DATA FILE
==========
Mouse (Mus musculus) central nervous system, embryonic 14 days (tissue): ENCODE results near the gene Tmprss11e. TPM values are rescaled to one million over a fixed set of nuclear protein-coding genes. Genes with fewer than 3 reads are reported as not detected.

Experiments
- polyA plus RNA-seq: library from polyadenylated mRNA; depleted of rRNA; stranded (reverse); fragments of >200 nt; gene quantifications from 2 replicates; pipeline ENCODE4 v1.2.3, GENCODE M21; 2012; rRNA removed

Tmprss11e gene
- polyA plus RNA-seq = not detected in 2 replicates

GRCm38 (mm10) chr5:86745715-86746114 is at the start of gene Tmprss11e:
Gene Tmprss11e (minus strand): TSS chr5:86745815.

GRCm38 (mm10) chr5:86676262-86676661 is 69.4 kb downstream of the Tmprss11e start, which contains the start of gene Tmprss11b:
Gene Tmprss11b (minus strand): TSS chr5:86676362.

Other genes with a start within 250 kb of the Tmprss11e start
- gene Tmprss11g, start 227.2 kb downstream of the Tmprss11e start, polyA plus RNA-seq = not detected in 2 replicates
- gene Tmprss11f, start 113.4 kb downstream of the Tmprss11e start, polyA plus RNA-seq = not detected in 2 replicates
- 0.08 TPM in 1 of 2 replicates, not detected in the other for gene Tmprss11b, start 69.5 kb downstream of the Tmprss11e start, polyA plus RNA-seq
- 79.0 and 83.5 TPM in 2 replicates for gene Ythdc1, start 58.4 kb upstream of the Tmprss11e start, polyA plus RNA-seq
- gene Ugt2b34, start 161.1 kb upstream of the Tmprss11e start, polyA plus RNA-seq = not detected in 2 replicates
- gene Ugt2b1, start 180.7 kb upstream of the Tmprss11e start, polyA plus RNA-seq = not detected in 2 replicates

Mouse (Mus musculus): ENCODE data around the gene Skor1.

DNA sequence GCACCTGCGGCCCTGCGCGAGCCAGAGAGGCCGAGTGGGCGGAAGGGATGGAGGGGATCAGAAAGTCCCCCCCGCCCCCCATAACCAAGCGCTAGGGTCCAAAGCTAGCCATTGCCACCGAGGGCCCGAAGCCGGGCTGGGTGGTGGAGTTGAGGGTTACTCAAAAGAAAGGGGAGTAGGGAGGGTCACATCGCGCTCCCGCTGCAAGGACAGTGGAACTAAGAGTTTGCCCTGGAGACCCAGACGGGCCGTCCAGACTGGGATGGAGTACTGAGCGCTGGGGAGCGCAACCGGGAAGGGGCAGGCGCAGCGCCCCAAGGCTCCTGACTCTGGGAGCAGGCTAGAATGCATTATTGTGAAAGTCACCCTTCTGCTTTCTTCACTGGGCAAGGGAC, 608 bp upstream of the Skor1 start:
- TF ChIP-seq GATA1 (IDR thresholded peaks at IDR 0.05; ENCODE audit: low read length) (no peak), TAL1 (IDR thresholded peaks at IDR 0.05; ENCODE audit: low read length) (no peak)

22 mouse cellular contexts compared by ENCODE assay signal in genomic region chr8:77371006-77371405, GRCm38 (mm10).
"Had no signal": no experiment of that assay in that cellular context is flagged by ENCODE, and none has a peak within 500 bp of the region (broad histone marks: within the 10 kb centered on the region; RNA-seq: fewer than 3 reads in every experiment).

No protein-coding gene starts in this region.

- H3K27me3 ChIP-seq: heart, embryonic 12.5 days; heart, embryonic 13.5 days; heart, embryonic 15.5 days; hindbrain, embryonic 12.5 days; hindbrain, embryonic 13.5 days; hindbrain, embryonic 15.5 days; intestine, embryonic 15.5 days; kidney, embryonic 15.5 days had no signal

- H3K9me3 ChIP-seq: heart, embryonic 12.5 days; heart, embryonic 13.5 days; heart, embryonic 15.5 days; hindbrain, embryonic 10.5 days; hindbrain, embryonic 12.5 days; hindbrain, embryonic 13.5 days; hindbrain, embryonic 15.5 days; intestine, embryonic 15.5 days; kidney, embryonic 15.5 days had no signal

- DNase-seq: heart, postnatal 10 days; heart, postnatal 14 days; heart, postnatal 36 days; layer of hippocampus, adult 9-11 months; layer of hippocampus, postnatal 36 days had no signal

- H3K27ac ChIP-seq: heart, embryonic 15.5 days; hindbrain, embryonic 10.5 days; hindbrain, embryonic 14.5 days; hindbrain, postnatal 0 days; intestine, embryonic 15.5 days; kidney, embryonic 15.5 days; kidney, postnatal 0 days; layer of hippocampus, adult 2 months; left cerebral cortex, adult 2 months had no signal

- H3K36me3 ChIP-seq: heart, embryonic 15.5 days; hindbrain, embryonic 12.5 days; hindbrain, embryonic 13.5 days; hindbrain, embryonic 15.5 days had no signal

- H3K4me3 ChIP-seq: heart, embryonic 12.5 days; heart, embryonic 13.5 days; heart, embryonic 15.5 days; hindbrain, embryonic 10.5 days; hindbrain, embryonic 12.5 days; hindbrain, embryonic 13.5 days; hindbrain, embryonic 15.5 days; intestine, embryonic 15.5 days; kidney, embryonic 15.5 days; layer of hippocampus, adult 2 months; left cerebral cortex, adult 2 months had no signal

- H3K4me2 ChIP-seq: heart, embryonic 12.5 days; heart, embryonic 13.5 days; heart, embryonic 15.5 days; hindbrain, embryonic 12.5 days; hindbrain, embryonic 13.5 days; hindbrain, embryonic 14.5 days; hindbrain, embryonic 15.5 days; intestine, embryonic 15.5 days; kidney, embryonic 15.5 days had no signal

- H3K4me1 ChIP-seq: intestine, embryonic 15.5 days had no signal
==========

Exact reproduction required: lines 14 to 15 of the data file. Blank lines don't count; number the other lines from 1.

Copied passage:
- 79.0 and 83.5 TPM in 2 replicates for gene Ythdc1, start 58.4 kb upstream of the Tmprss11e start, polyA plus RNA-seq
- gene Ugt2b34, start 161.1 kb upstream of the Tmprss11e start, polyA plus RNA-seq = not detected in 2 replicates